Highlights from 2014

A year of nutrition
January 6, 2015
by Grace Lerner

Looking back at 2014, it is clear that nutrition became a central theme of IFPRI’s research. Here are a handful of highlights from our research on nutrition from the past year:

  • the first annual Global Nutrition Report (GNR) launched this past November at the International Conference (ICN2) on Nutrition in Rome. The GNR provides a comprehensive narrative and analysis on the state of the world’s nutrition. Other launch events took place in Rome, London, New York City, and Washington, D.C. with more in-country roundtables planned for 2015.
  • In addition to providing comprehensive measures of the state of hunger in developing countries, the 2014 Global Hunger Index shed light on hidden hunger. Hidden hunger—also called micronutrient deficiency—affects an estimated 2 billion people around the world. Diets based mostly on staple crops, such as maize, wheat, rice, and cassava, which provide large amounts of energy but relatively low amounts of essential bioavailable vitamins and minerals, frequently result in hidden hunger.
  • IFPRI Senior Research Fellow John Hoddinott, participated in a briefing on Capitol Hill about economic issues around investments to reduce undernutrition in early life. The briefing, organized by Bread for the World, was meant to highlight a new US Agency for International Development nutrition strategy that focuses on the first critical 1,000 days of a child’s life, from the mother’s pregnancy to the child’s second birthday. According to IFPRI research cited in the briefing, there is a tremendous payoff for investing in nutrition interventions - for every dollar invested, you get $16 in economic returns.
  • HarvestPlus produced an AfroPop music video to promote good nutrition with the help of some Rwandan musicians. The pop stars in this social marketing campaign urge mothers to feed biofortified, high-iron beans to their children. HarvestPlus worked with the government of Rwanda to produce this video because nearly 40 percent of children in Rwanda do not consume enough iron, which can have long-term consequences, including lower learning capacities, resistance to disease, and diminished energy levels. The new biofortified bean variety promoted in the video contains 15 percent more iron than traditional beans and more than 700,000 Rwandan farmers have started growing the biofortified beans since 2011.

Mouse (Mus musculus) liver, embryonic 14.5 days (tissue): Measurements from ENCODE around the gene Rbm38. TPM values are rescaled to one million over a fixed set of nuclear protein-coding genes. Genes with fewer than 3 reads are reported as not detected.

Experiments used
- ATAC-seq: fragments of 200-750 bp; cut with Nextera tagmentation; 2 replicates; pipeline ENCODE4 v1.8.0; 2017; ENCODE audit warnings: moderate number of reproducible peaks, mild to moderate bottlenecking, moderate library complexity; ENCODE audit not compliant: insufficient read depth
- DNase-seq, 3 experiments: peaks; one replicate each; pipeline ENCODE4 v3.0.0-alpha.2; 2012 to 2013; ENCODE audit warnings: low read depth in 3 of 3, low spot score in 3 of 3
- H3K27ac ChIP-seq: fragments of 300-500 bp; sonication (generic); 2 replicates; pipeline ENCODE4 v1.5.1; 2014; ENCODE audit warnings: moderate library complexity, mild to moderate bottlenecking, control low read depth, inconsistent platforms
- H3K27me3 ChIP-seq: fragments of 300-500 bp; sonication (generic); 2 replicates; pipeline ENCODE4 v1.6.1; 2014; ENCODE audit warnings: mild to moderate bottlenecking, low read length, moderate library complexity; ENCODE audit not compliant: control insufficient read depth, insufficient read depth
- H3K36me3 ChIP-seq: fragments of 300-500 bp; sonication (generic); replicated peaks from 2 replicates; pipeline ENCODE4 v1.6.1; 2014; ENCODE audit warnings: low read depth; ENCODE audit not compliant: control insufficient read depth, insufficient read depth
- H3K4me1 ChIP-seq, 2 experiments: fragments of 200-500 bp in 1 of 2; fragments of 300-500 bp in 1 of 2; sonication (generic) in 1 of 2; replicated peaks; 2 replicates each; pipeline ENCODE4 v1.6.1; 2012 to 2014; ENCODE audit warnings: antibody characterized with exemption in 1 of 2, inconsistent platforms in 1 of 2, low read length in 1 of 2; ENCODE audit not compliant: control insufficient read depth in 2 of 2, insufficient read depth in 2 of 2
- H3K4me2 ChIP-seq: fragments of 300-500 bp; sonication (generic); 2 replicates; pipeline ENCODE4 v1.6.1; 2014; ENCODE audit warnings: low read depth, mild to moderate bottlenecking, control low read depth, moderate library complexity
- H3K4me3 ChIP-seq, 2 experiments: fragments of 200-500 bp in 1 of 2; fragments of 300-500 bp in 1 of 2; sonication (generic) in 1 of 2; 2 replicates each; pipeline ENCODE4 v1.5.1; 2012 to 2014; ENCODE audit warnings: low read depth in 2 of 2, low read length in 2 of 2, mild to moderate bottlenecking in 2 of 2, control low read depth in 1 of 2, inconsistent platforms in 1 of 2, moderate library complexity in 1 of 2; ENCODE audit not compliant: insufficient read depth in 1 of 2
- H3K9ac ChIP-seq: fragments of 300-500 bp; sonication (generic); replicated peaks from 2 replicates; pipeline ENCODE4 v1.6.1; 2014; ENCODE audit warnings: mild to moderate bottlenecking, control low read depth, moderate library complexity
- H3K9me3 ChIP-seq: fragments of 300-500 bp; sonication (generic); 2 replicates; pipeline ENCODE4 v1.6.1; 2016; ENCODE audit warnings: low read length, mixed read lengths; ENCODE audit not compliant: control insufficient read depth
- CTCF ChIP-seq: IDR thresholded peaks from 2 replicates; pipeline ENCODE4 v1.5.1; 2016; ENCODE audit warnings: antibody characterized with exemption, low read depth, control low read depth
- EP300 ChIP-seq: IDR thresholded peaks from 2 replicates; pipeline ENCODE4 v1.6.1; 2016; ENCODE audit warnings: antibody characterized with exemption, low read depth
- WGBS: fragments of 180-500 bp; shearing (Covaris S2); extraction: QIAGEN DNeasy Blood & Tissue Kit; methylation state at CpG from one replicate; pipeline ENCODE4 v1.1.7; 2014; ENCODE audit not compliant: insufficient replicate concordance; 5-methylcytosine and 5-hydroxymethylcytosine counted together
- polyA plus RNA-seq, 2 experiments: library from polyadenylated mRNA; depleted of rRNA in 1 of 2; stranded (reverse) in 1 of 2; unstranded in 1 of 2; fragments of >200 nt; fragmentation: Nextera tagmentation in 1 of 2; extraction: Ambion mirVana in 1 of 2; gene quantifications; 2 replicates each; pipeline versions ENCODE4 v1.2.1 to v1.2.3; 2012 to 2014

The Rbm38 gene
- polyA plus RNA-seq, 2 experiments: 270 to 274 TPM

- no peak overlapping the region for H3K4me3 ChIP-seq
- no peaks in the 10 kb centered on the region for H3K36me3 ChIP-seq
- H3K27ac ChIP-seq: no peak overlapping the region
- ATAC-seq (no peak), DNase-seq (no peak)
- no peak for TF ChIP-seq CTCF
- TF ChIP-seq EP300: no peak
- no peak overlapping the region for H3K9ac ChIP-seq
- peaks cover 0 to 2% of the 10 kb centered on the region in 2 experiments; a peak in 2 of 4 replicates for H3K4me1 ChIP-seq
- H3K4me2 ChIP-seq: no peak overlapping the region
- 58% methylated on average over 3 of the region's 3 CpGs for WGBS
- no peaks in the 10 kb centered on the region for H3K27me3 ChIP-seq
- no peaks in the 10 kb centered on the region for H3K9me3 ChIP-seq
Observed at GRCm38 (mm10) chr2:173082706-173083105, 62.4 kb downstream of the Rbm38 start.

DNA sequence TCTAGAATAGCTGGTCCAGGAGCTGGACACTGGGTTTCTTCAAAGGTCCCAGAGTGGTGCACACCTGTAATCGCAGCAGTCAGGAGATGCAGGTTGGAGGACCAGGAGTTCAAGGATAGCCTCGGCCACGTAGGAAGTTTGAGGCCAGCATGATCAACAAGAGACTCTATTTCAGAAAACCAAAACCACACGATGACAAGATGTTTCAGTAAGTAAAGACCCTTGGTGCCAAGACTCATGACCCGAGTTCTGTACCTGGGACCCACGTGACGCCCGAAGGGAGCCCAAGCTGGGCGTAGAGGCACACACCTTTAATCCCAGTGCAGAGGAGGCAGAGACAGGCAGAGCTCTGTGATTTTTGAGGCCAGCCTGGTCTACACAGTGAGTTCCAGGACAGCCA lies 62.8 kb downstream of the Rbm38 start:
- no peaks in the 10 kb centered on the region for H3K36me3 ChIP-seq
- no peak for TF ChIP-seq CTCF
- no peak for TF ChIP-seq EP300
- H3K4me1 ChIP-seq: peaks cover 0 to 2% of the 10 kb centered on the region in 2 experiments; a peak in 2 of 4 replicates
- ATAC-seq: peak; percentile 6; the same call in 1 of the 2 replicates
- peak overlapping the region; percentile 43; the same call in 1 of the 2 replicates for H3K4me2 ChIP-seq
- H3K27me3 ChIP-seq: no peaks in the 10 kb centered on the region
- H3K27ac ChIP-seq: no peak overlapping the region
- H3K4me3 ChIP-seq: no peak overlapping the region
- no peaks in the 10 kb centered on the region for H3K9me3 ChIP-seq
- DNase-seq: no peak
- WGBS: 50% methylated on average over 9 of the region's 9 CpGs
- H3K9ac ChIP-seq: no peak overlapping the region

• An A4NH-funded study published in the Journal of Nutrition in June discussed chronic undernutrition. Chronic undernutrition results in stunting (when a child is too short for its age) and it affects 165 million children worldwide. IFPRI researchers Jef Leroy, Marie Ruel, and their co-authors found that growth faltering, a consequence of chronic undernutrition, instead of slowing down after the child’s second birthday as generally believed based on previous analyses of global trends, continues well past that time. In fact, nearly a third of the total height deficit (30%) at the age of 5 is accumulated after the age of 2 (after the 1000 day window). Jef Leroy explains more about the study in the video Beyond 1000 Days.
  • The 2020 conference, “Building Resilience for Food and Nutrition Security” held in May 2014 assessed emerging shocks that threaten food and nutrition security, discussed approaches and tools for building resilience, and identified knowledge and actions gaps. This conference also yielded the 2020 Resilience Book and a series of food policy reports examining the role resilience has on global nutrition. One of the conference briefs, “Enhancing resilience to nutritional shocks” explains that although undernutrition is trending downward globally, 165 million children in low-income countries were stunted in 2011 and that undernutrition contributed to 3.1 million deaths in 2011. A key recommendation from this brief is that nutrition interventions need to begin prenatally and continue during the first two years of life.